Bridget is a truly professional and confident practitioner who impressed the judges with her energy and authenticity. She displayed a genuine desire to understand and analyse her clients’ businesses to ensure their success. The judges were impressed by Bridget’s focus on not only being a good PR practitioner but becoming an inspiring leader. She strives to future-proof herself and her business through professional development and CPD. Bridget embodies the future of PR, by demonstrating the importance of strategic management and thinking. The judges believe anyone who chooses to work with Bridget will benefit from this outstanding independent practitioner.

Finalists:

  • Amy Jackson MCIPR
    Oxtale
  • Chris Love Chart.PR, FCIPR
    Love PR
  • Rachel Picken Chart.PR, MCIPR
    Agile PR

Winner entry:

An overview of your experience, your commitment to professional development and how you contribute to the industry:

I’ve worked in public relations for nearly a decade, which followed a career in journalism that began in the 1990s. My work in PR has mostly been for emergency services and local government. It covers significant experience of emergency and crisis communications, alongside proactive campaigns and helping re-write the relationships between organisations and their publics during times of change.

Throughout I’ve been fortunate to be involved in pioneering and award-winning activities, such as Greater Manchester Police’s GMP24 social media event in the early part of my PR career. More recently, I helped introduce the metropolitan mayoral model following Greater Manchester’s ground-breaking devolution deal as GMCA’s first dedicated Head of Communications.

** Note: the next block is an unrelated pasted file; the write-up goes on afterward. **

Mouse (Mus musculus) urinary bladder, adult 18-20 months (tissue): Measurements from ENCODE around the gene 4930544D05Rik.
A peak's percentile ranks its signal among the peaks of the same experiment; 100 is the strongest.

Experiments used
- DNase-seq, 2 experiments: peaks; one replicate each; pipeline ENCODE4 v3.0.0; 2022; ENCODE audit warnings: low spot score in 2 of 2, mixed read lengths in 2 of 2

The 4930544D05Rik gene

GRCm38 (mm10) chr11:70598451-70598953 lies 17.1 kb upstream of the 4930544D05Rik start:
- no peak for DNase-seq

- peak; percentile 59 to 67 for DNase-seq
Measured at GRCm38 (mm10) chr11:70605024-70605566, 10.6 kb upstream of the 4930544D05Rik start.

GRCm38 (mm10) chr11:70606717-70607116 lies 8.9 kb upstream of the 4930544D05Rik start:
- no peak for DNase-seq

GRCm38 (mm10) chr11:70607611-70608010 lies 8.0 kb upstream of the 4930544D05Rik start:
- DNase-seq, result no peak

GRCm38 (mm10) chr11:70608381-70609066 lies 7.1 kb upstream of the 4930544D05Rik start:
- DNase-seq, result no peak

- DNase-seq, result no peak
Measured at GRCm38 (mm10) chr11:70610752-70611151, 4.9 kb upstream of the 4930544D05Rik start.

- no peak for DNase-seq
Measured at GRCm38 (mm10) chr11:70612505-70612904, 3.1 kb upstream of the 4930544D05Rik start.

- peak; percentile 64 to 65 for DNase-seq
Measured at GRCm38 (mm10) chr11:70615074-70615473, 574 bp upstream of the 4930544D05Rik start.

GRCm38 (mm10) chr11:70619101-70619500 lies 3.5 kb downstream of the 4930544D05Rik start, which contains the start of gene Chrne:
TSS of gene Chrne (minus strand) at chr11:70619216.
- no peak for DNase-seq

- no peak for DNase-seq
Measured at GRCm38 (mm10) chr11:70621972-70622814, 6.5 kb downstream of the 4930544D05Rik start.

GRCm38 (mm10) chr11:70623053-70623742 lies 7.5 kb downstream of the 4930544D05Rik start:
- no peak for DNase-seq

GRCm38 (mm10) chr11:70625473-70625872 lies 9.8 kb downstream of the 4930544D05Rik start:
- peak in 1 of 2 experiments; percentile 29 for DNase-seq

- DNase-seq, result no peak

In the last year, I’ve worked with numerous clients to support organisations on a short-term basis. Alongside these demanding roles, I’ve maintained a commitment to my own and others’ CPD through various activities. These include:

  • In 2012, completed an ILM course in leadership and management.
  • In 2014, completed a Post Graduate Diploma in Public Service Management – a course I entirely dedicated to solving my workplace problems, tailoring all assignments to examine my
    organisation’s strategic PR issues.
  • Completed four cycles of CIPR CPD from 2014 onwards by logging the training and development activities I’ve undertaken.
  • Attended formal and informal training events.
  • Undertook voluntary roles with FirePRO and CIPR North West and on the Influence Magazine editorial board.